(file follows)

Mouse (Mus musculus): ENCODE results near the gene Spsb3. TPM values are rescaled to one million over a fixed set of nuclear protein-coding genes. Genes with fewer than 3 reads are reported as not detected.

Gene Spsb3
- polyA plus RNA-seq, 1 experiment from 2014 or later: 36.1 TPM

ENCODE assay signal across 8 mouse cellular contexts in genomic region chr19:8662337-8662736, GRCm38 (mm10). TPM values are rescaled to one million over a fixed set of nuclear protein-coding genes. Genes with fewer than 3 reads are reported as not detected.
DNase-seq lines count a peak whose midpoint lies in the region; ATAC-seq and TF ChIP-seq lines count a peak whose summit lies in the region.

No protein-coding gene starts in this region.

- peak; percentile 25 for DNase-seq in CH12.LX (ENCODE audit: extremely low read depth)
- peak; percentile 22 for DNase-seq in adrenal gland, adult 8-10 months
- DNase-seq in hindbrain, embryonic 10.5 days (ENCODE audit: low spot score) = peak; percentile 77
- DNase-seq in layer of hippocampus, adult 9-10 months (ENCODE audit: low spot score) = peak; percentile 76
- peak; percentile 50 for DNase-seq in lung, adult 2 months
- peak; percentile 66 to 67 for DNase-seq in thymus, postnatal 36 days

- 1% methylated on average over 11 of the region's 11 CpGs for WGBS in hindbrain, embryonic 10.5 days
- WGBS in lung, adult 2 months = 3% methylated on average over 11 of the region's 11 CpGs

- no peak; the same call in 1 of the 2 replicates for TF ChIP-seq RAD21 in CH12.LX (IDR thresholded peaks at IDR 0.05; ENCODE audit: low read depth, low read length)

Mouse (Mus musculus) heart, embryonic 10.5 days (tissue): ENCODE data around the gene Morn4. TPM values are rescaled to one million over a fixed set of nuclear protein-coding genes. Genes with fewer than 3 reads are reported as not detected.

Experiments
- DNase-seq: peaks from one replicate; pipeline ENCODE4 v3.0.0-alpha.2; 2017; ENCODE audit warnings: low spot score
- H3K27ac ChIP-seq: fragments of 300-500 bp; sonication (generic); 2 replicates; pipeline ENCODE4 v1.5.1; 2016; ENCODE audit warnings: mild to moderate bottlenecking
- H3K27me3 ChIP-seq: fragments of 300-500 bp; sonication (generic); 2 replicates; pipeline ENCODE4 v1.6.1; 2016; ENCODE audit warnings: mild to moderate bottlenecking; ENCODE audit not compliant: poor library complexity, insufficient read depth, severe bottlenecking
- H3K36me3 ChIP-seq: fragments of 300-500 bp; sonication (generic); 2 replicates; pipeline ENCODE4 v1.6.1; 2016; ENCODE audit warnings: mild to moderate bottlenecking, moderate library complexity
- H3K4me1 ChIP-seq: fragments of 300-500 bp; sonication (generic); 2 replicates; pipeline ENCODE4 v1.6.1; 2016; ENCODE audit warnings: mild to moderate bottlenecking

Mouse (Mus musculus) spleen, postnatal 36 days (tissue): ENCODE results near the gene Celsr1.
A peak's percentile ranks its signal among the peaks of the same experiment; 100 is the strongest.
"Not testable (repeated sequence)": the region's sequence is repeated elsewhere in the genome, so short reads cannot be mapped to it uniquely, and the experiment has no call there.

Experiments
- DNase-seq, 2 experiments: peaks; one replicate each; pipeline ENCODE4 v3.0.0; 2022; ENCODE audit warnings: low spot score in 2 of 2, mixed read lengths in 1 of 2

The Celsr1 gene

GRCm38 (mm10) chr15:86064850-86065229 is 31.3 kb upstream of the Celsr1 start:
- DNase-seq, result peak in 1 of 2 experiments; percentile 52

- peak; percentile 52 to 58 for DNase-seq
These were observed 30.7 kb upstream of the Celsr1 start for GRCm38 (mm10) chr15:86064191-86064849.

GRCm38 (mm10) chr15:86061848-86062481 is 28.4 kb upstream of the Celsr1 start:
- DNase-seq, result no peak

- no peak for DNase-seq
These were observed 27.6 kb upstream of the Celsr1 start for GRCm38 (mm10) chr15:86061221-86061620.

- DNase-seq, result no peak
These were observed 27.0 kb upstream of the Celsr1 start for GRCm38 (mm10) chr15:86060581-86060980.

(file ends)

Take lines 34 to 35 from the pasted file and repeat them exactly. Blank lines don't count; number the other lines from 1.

- DNase-seq, result no peak

- no peak for DNase-seq